Justin Moy, Managing Director at EHF Mortgages, stated “We have seen a number of local firms refusing to take new cases, not just those instructions with cladding issues. Many firms are struggling to recruit sufficient conveyancers to keep up with even a muted level of enquiries, so we are utilising a number of trusted solicitors and conveyancer firms to help our clients with both remortgages and purchases. It’s so important for buyers to check with their broker for a recommended conveyancer, not only to check on the building regulations situation but also to ensure the firm is on the lender’s approved panel, too.”


Scott Taylor-Barr, Financial Advisor at Carl Summers Financial Services, stated “The rumblings I have heard on many of the conveyancing forums suggest conveyancers feel overly exposed, with lenders seeming to have passed the responsibility of ensuring a clad property complies with current rules to them, which many conveyancers feel uncomfortable about. It is not their area of expertise and many feel the surveyors and lenders have sidestepped making the decision and simply passed it “down the line”, in this case right into the lap of conveyancers who are left to explain to the customer the whole sorry mess. I’m not at all surprised to hear of some conveyancers turning this sort of work away, or charging a higher fee for the extra risk they are then carrying by doing it. While the cladding omnishambles is now being painted as “all sorted” by various government ministers, for those on the ground, and the poor folks still living in these properties, it is anything but.”

Emma Jones, Managing Director at, stated “This is frustrating and change needs to happen within the conveyancing and Land Registry process as it stands. Huge delays could be resolved by some smart tech. To refuse properties due to construction seems like a cop-out and those same clients that have been stuck due to cladded properties are once again being impacted.”

Amit Patel, Advisor at Trinity Finance, stated “Property transactions are getting increasingly complex and the regulations are becoming more burdensome. The fiasco with the EWS1 form is a great example. You now have some solicitor firms that will not represent a client if the building has cladding, as they do not want to open themselves up to a potential claim further down the road. Some firms even charge a premium if the cladding is involved. The blame for this whole fiasco lies at the feet of successive housing ministers as they keep sending mixed messages on the exact requirements.”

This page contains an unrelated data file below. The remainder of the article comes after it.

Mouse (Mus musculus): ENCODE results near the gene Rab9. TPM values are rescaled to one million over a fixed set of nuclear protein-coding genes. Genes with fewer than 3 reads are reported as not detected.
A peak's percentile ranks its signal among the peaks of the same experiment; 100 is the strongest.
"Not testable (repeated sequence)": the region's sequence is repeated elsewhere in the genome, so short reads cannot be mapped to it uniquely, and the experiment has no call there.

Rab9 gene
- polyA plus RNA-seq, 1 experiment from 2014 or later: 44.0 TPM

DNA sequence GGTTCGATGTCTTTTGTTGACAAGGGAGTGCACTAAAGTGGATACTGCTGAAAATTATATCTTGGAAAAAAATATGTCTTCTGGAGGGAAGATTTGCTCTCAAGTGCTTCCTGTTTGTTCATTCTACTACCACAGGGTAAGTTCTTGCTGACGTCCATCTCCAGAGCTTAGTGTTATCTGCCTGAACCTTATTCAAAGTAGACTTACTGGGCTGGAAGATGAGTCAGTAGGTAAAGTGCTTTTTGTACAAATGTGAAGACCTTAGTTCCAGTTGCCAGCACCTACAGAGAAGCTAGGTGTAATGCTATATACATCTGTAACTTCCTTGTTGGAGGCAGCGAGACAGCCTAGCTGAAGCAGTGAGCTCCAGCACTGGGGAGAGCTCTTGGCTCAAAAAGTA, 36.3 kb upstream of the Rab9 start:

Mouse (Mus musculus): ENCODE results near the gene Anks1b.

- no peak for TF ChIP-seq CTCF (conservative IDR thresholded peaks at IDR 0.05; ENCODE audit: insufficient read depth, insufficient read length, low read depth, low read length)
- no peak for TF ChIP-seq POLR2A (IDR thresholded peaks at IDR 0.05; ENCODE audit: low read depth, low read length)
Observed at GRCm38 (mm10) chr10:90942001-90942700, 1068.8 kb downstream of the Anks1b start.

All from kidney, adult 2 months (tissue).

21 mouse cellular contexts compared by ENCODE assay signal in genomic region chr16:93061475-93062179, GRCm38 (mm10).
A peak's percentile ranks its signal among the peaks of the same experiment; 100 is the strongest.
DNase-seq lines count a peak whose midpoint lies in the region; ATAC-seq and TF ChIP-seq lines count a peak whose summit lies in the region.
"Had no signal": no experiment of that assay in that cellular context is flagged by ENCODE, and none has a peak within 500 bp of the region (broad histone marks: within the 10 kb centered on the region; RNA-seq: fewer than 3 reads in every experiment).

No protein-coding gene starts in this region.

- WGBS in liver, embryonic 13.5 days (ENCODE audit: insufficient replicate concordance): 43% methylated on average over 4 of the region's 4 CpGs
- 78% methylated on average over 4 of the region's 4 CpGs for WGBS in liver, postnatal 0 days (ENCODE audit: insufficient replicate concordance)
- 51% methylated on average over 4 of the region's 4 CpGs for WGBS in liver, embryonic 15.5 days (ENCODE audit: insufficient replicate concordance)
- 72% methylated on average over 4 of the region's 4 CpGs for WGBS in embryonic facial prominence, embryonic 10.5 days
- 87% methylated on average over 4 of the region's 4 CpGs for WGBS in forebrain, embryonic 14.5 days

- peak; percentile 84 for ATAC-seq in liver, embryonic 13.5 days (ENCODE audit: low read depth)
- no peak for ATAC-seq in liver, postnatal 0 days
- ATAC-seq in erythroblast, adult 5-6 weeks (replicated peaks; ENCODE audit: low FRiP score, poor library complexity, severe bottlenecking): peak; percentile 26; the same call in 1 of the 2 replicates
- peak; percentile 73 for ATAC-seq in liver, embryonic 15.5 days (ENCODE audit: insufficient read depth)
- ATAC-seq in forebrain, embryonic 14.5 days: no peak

Bob Singh, Founder at Chess Mortgages, stated “Grenfell was a tragic incident and hopefully we won’t see a recurrence ever again. Quite rightly, it precipitated a review of all high-rise blocks to make them safer. However, the condemnation of all high-rise blocks with cladding could have been handled better. Knee-jerk reactions from lenders and surveyors blighted many homes. The situation has eased somewhat for certain blocks but the legal profession has been left to bear the responsibility to confirm compliance, and why not? Who better to confirm this? It’s their job after all. With stratospheric PI costs in the legal profession, I’m not surprised that firms are turning away this business or indeed charging more for their services. The competitive nature of the work has already trimmed costs and margins to the bone. For remortgages I prefer to use lender legals as they’re free but dealing with a decent law firm pays dividends. Maybe the aggregators can compile a list of law firms who want this type of business?”